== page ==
Social Media: Should It Be Banned At Work?

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Social Media: Should It Be Banned At Work? image Social Media Policies

Social media platforms such as Twitter, Facebook, Instagram, YouTube and LinkedIn are seen as double-edged swords by businesses. They can be used as a powerful tool to promote yourself, your business and to deliver great customer services, or they can be a big distraction to people at the office and greatly reduce their level of productivity and cost the company money.

So what do you do with social media? Ban it? Embrace it? Ignore it entirely?

Social Media’s here to stay!

The first thing you need to realize is that social media is everywhere. It is not a “fad” that will die out in a few months and it’s also not only popular with a particular age group, it’s popular with EVERY age group. While social media sites may still be the most popular with younger people, all generations use it at an increasingly larger capacity.

Pew Research study released in January 2014 found that 74% of Internet users use social media sites. This includes 89% of those between 18-29, but also 65% of people between the ages of 50-64, and that number is growing rapidly.

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The popularity of social media means that you as a leader, and your organization as a whole, will need to learn how to deal with it. It cannot be ignored. However, many leaders and companies have difficulty deciding whether to embrace social media as a tool or regulate it (or even ban it) as a costly distraction.

How Social can help?

A case can be made for embracing social media at work. For example, a report from May 2014 found that three in five workers say that social media has resulted in better relationships at work. The report points out how social media can help employees in different areas of the company (and those spread out across different offices) collaborate and stay in touch with one another.

Social media can also be used to communicate with clients, partners and vendors, increasing the personal bonds between these stakeholders and building closer business relationships.

What are the challenges?

However, a case can also be made for viewing social media as a distraction. Consider a 2011 study which found that “Nearly 60% of work interruptions now involve either using tools like email, social networks, text messaging and IM, or switching windows among disparate standalone tools and applications.”

If used incorrectly, social media can be a costly distraction for your company. However, it’s nearly impossible to stop social media usage entirely. Even if you block popular social media platforms on company computers, nearly everyone has a smartphone that they can use to quickly get around this ban.

Even if you can somehow manage to monitor your staff constantly in order to stop them from looking at their phones during work hours (which likely isn’t possible or practical, and a little too dictatorial for my liking) they can still find a way around it. They’ll find a way to distract themselves if they want to be distracted.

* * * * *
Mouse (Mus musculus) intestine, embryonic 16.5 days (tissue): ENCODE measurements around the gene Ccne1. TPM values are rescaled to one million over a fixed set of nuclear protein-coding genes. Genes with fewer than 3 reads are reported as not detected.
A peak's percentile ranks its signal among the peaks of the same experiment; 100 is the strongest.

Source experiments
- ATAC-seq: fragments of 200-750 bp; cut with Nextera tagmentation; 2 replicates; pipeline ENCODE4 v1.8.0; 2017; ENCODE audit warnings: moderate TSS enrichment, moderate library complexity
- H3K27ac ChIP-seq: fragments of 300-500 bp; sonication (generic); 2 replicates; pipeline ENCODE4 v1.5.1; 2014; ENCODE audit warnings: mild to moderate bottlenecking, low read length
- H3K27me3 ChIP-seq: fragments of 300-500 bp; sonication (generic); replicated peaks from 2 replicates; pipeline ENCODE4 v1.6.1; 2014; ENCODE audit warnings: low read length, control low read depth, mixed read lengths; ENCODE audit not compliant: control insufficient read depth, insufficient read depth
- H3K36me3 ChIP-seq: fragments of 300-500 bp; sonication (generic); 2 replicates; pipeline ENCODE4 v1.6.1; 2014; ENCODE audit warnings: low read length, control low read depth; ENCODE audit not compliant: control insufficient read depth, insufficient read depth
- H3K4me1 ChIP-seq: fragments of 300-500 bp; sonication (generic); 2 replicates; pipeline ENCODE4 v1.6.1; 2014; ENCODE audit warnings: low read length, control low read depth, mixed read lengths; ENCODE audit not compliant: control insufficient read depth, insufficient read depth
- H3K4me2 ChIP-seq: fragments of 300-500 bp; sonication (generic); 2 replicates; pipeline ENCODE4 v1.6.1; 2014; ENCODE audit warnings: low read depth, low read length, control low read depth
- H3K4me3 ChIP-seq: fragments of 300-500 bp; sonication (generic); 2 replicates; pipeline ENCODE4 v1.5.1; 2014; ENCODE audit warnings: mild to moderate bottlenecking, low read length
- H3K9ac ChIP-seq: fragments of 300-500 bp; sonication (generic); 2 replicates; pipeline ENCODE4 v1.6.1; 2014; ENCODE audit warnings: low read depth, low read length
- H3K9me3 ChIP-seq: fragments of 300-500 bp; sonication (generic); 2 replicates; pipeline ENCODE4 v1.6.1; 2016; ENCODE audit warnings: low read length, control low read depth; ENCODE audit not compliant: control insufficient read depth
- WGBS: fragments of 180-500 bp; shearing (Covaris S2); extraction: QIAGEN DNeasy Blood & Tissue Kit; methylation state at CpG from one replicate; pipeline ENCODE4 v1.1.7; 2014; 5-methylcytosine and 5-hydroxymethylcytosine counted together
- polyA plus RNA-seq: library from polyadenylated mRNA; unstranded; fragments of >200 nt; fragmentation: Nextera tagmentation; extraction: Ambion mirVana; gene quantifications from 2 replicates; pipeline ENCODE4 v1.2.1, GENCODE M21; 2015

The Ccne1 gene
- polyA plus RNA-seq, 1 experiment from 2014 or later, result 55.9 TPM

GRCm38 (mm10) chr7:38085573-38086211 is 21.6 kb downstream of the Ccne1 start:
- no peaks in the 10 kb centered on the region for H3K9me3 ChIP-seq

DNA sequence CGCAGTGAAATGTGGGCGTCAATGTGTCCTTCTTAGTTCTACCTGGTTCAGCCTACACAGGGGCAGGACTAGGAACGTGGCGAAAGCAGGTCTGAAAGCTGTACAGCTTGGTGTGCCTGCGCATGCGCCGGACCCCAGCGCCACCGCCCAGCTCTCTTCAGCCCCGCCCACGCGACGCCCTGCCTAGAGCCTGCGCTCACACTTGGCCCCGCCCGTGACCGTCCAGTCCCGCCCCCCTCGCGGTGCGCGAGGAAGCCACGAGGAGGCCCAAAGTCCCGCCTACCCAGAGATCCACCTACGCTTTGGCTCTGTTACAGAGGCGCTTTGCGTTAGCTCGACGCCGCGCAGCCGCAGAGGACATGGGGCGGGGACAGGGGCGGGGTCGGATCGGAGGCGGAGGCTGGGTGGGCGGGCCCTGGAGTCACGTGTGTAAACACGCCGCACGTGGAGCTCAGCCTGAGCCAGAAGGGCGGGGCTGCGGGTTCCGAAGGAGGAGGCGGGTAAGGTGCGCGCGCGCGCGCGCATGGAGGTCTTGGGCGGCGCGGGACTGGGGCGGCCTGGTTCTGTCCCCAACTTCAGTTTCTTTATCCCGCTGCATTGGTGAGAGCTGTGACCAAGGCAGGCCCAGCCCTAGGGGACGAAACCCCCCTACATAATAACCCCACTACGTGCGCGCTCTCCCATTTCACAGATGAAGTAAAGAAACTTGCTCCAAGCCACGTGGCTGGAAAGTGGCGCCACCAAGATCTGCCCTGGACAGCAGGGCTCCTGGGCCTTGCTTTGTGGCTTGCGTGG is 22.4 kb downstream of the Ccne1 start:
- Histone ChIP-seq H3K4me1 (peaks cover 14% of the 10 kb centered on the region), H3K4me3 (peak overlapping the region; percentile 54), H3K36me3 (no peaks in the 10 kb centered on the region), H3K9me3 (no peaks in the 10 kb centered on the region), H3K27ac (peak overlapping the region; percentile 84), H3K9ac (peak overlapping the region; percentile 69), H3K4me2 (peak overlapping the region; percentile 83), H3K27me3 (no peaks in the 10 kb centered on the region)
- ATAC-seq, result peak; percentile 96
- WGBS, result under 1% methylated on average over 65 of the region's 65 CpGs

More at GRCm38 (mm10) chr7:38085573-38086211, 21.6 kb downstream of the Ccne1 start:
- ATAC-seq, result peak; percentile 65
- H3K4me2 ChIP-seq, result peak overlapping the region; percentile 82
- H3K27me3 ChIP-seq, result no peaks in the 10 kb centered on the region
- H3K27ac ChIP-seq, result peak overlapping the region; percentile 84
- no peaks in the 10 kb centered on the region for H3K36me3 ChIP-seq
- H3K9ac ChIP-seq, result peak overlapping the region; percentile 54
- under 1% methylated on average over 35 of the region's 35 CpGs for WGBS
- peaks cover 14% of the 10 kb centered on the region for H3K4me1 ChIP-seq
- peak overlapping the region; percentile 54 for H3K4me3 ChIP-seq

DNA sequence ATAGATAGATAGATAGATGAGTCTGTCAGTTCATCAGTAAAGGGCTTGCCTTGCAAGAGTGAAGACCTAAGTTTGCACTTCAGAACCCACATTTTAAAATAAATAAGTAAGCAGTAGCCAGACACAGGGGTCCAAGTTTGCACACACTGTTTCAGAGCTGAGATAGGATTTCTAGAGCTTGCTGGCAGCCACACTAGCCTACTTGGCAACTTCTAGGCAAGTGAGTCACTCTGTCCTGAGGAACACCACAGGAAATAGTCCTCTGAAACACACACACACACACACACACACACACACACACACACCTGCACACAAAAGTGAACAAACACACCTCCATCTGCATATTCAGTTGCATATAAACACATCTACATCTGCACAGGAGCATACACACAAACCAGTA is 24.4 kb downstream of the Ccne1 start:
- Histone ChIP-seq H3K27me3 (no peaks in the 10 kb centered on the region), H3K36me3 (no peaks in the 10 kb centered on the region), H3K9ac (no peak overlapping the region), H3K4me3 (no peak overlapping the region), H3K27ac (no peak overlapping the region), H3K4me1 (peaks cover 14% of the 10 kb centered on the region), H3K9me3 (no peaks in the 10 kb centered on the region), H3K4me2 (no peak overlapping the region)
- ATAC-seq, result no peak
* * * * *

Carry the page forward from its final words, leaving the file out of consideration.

What’s the solution?

Motivate and engage your people

As a leader, it’s your responsibly to create a productive environment where people are engaged and motivated to work, not one where they want to spend half of their day looking at pictures of their friends or watching cat videos. By creating a strong work environment and engaging your employees, you can drastically reduce the amount of time they’ll spend distracted by social networks.

Employees are brand ambassadors

Since employees represent the company they work for, they may be expected to maintain a certain kind of public image. Develop a clear and written set of guidelines that employees are expected to respect, and communicate it to them effectively. Be clear of any expectations that the company has on their social media habits, both when it comes to how what they may and may not write about the company, and with regards to their personal brand. Remember, there is a fine line between setting corporate expectations and impeding on one’s freedom of expression. So try not to cross any ethical or legal boundaries when setting your company’s social media governance policies.

Allow for brain breaks

A recent Business Insider article suggests “that the brain cycles from highest attention to lowest attention approximately every 90 minutes. This suggests that you should hit the reset button about that often.”

Of course if employees spend hours of the day on social media then productivity becomes a serious concern for a company. However, by allowing them to take short breaks every 90 minutes or so to check their Facebook, reply to LinkedIn messages, or catchup on part of their Twitter feeds, that could actually stimulate creativity and enhance their productivity during the remainder of their workdays.

How is social media treated at your workplace? Is it allowed or even encouraged? Or is it banned?

For more leadership and social media advice, connect with me on LinkedIn and Twitter!


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